In a setback to Iraqi hopes of creating an inclusive transitional government after last Sunday's historic elections, the country's largest Sunni-Arab political party announced on Saturday that it will take no part in government, except in the drafting of the country's constitution.
The Iraqi Islamic Party did not take part in last Sunday's vote. In December, it withdrew from the race, arguing that anti-democracy violence in Sunni-dominated areas would hinder Sunni turnout and lead to an unfair vote.
Following national polls, in which relatively few Sunni Arabs voted, Iraqi Islamic Party leader Tariq al-Hashimi, told reporters Saturday that his group will not recognize the legitimacy of Iraq's new 275-member national assembly. He added that none of the party's members will participate in the interim government, which will be appointed by the assembly.
"Whatever might be the offers, we will have no participation in these two organizations," he said.
The Iraqi Islamic Party's position mirrors that of another prominent Sunni group, the Association of Muslim Scholars. Earlier this week, the group, considered the highest religious authority among Iraqi Sunnis, warned that the elections would produce an illegitimate government, because many Sunnis boycotted the polls.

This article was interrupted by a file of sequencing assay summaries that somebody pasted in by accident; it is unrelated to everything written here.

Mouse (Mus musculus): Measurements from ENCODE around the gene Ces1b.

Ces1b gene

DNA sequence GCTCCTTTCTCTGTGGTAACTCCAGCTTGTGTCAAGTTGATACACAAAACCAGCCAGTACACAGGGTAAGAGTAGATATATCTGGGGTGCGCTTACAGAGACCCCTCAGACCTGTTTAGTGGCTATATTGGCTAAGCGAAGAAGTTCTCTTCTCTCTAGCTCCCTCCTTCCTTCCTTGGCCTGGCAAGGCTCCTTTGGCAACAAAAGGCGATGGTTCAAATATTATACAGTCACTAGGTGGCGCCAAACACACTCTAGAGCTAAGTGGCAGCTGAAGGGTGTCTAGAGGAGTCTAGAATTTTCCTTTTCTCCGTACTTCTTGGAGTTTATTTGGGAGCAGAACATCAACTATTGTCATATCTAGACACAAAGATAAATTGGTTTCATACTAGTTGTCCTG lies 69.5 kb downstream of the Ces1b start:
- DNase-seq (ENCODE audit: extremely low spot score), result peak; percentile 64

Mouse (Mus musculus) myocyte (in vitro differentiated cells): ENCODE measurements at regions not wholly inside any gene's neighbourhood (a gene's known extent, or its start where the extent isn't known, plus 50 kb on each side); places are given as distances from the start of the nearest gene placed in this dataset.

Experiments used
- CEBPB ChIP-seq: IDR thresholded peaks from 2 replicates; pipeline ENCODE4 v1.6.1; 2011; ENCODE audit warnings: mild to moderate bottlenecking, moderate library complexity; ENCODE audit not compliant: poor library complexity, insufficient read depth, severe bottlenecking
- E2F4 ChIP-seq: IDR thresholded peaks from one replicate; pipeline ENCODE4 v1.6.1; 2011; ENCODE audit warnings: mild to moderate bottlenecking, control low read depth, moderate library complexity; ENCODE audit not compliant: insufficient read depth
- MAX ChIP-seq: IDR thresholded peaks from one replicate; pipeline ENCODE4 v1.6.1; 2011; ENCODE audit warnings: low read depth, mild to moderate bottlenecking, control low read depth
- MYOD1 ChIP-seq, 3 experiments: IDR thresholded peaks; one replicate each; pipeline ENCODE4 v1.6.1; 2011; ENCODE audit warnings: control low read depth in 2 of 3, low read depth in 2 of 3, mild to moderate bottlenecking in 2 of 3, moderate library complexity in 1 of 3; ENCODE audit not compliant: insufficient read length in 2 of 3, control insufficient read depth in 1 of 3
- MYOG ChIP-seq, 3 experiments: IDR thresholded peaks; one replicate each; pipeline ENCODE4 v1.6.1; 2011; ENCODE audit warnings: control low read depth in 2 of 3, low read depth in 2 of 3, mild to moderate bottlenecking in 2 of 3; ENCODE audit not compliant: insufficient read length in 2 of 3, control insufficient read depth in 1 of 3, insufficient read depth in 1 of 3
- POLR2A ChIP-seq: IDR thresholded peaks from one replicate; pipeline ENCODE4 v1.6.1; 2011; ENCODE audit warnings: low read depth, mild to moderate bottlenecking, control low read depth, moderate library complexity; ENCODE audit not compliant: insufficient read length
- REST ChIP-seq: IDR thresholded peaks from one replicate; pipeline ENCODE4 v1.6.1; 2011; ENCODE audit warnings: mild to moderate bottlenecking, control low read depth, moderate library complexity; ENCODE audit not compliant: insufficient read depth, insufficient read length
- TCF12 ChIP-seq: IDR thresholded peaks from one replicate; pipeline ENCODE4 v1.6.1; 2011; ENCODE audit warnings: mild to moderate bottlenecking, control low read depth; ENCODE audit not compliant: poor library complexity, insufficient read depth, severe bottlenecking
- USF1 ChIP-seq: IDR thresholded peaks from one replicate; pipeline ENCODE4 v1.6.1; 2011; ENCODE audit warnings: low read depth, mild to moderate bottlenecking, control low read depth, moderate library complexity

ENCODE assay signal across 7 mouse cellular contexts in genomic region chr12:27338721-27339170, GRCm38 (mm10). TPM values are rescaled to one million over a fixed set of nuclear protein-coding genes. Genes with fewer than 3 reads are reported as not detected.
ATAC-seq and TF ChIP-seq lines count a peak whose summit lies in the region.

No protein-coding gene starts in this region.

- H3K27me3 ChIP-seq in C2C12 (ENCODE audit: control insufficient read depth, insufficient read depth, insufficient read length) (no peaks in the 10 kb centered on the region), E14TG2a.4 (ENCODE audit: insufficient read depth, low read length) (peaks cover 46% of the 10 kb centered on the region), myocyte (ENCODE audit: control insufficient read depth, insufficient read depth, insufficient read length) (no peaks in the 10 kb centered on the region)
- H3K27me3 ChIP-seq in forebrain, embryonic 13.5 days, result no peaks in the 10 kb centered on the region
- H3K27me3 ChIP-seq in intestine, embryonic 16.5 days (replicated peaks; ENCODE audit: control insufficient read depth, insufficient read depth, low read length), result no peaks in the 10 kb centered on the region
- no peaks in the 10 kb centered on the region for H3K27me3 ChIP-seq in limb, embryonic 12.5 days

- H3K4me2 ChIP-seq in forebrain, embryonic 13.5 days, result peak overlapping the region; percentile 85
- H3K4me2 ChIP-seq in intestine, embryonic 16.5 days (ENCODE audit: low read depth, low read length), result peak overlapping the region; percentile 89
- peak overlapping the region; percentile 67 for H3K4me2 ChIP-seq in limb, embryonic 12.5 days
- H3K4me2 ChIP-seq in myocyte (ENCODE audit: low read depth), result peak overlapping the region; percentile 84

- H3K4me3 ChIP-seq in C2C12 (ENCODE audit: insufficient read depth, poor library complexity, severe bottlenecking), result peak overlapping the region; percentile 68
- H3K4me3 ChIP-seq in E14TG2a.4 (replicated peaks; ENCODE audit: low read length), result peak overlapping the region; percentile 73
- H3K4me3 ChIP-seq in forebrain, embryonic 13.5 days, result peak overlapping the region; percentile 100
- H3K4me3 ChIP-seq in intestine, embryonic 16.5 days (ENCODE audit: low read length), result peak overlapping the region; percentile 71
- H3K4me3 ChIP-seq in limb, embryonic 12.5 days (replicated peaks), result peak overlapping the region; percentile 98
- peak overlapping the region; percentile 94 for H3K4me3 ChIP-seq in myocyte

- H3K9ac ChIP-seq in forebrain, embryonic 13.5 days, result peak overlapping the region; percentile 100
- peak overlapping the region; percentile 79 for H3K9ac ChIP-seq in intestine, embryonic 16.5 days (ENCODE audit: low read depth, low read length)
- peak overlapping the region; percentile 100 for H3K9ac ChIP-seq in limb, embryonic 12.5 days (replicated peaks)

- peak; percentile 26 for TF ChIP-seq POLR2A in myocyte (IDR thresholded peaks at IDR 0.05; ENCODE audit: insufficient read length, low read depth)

Such talk has raised concern that the election results, expected to be finalized in the coming week, could fuel Iraq's Sunni-led insurgency and worsen sectarian tensions.
But Mr. Hashimi hinted that Iraq's new government could avert a looming crisis, if Sunni Arab groups could take an active part in the drafting of the constitution.
"The most important thing is the constitution," he said. "Drafting of the constitution is a very, very important issue for all Iraqis, and we have to be very clear in that."
On Thursday, several largely-Sunni groups, which boycotted the elections, including Iraqi Islamic Party, met at the Baghdad home of a Sunni elder statesman, Adnan Pachachi. That meeting reportedly produced an agreement to participate in the drafting of the constitution.
Mr. Hashimi further clarified that agreement on Saturday, saying his group is hoping to participate as members of a committee of legal experts, appointed by the new national assembly.
The decision to take an active role in shaping the constitution is seen as a major shift in thinking among many Sunni Arabs who opposed the polls.
Iraq's five million Sunni Arabs formed the core of Saddam Hussein's regime, and many saw the U.S.-led election process as an effort to punish Sunnis, and reward the country's long-suffering Shi'ite Muslims and Kurds, who together make up 80 percent of the population.
Political observers say the failure of insurgents to dampen the turnout of Shi'ite and Kurdish voters last Sunday appears to have convinced some Sunnis that Iraq is on the path to becoming a democratic state, with or without Sunni participation.